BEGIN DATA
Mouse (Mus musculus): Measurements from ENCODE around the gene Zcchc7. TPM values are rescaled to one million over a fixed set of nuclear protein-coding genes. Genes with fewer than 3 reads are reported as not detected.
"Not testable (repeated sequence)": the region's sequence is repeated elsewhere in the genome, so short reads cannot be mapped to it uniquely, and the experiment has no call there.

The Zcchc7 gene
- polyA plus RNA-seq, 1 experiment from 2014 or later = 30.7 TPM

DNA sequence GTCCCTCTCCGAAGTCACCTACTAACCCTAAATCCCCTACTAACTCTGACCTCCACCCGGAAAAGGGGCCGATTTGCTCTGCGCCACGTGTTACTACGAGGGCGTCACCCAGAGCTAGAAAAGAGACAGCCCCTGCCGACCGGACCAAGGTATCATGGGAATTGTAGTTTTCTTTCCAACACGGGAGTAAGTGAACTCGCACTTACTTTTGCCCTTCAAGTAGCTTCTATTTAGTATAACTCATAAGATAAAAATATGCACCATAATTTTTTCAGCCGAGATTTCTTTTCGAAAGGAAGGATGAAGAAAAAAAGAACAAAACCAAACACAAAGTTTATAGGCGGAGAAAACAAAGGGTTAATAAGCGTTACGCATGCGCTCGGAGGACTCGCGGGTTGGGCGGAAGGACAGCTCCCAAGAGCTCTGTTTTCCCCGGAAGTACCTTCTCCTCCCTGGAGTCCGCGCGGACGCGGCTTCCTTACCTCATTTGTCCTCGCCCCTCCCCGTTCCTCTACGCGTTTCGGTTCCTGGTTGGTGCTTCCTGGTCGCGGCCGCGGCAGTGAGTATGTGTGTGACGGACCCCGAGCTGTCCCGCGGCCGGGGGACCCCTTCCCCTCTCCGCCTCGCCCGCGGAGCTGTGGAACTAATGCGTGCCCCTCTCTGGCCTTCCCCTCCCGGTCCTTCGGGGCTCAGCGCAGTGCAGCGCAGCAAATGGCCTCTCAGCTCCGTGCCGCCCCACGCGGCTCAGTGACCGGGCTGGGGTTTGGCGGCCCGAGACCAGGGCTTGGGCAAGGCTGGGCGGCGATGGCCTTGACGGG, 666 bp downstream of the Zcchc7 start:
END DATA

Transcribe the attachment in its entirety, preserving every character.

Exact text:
Mouse (Mus musculus): Measurements from ENCODE around the gene Zcchc7. TPM values are rescaled to one million over a fixed set of nuclear protein-coding genes. Genes with fewer than 3 reads are reported as not detected.
"Not testable (repeated sequence)": the region's sequence is repeated elsewhere in the genome, so short reads cannot be mapped to it uniquely, and the experiment has no call there.

The Zcchc7 gene
- polyA plus RNA-seq, 1 experiment from 2014 or later = 30.7 TPM

DNA sequence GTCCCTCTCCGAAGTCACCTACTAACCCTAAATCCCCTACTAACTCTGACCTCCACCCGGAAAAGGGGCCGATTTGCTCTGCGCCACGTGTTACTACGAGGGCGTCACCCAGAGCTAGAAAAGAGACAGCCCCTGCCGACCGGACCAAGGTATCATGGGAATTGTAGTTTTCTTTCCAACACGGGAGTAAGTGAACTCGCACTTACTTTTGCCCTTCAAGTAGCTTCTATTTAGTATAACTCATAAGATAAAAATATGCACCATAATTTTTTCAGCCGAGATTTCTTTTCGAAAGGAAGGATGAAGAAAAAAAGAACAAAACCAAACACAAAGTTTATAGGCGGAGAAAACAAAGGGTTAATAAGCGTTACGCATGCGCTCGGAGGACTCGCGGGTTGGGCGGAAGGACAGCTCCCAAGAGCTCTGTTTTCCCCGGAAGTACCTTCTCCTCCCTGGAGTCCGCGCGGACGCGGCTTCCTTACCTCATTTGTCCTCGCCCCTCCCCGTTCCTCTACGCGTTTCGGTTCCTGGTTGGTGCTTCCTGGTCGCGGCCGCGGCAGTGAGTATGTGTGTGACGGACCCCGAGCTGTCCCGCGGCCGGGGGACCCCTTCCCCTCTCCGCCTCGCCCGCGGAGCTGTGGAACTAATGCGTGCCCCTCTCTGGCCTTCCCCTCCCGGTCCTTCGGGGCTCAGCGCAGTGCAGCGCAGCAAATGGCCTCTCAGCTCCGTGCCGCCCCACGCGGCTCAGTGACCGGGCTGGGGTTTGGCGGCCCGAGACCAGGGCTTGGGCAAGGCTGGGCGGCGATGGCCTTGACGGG, 666 bp downstream of the Zcchc7 start: